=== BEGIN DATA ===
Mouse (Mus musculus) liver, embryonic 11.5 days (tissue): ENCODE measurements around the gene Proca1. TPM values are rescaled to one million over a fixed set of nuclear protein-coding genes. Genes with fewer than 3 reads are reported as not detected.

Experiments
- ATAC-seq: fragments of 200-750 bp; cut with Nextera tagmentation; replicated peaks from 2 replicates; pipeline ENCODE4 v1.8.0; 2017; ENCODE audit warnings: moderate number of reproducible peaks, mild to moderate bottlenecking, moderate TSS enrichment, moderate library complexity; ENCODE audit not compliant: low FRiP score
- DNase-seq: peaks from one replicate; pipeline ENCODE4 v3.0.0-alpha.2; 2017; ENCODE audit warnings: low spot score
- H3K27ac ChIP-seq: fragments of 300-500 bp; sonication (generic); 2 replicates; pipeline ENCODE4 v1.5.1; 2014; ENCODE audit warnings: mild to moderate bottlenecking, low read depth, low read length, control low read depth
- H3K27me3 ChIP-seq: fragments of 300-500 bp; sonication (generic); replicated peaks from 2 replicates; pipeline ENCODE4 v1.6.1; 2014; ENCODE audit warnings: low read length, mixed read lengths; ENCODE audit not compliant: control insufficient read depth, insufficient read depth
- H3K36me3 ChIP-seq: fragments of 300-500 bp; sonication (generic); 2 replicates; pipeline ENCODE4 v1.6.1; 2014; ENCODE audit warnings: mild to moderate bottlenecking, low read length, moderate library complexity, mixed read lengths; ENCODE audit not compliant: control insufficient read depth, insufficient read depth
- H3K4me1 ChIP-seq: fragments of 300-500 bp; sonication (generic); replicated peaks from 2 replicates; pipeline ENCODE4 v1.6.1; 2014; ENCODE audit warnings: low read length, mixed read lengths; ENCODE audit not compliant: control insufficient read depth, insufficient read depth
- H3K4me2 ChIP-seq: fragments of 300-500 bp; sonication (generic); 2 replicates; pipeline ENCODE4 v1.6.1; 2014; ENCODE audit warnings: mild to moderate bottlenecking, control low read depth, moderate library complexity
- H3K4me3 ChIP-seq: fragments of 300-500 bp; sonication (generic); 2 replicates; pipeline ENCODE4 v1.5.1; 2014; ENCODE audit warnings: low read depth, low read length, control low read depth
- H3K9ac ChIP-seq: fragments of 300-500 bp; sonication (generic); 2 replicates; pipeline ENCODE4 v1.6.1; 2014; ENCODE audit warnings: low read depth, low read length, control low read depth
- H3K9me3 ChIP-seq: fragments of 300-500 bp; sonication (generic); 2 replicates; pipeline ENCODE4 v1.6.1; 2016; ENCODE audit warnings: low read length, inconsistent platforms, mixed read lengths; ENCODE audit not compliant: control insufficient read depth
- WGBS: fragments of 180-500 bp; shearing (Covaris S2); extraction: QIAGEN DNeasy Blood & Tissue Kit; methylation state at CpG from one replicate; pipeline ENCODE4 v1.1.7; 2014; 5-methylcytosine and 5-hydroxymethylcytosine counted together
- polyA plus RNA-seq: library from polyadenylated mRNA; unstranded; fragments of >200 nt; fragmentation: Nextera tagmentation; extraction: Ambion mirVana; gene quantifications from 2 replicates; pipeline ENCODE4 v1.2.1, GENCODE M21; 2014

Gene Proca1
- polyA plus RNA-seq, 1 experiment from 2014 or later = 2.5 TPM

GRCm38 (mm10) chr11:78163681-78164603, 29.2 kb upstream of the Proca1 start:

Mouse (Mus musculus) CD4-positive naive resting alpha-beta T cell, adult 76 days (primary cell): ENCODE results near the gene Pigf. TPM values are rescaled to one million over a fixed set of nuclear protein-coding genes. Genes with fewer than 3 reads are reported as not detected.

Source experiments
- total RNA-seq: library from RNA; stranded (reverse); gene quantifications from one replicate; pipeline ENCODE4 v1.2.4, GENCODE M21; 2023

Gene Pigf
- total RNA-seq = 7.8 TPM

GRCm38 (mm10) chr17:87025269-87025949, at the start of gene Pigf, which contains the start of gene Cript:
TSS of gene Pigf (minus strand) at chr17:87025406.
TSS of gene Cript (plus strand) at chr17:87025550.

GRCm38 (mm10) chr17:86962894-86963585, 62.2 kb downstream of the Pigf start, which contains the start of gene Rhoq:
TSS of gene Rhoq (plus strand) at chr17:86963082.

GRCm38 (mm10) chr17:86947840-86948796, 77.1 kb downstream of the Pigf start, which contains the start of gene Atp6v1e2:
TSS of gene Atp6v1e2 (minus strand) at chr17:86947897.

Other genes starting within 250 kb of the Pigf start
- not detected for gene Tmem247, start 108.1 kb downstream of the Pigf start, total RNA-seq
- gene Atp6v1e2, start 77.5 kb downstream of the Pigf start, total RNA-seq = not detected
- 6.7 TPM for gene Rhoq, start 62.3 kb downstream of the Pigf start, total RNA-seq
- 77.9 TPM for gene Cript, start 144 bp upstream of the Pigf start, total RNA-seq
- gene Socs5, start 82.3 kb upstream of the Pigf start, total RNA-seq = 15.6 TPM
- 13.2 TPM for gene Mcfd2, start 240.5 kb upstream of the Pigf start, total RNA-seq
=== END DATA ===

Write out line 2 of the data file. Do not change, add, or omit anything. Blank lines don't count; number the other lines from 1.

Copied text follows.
Experiments